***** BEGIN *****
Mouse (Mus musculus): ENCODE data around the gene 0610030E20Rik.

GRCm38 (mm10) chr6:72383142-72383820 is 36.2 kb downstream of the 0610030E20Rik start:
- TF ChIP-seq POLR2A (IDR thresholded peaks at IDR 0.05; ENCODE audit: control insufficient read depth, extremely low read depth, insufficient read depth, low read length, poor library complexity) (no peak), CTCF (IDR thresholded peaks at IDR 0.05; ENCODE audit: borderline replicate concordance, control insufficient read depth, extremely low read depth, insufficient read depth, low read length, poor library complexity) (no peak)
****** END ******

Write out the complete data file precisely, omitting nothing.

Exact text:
Mouse (Mus musculus): ENCODE data around the gene 0610030E20Rik.

GRCm38 (mm10) chr6:72383142-72383820 is 36.2 kb downstream of the 0610030E20Rik start:
- TF ChIP-seq POLR2A (IDR thresholded peaks at IDR 0.05; ENCODE audit: control insufficient read depth, extremely low read depth, insufficient read depth, low read length, poor library complexity) (no peak), CTCF (IDR thresholded peaks at IDR 0.05; ENCODE audit: borderline replicate concordance, control insufficient read depth, extremely low read depth, insufficient read depth, low read length, poor library complexity) (no peak)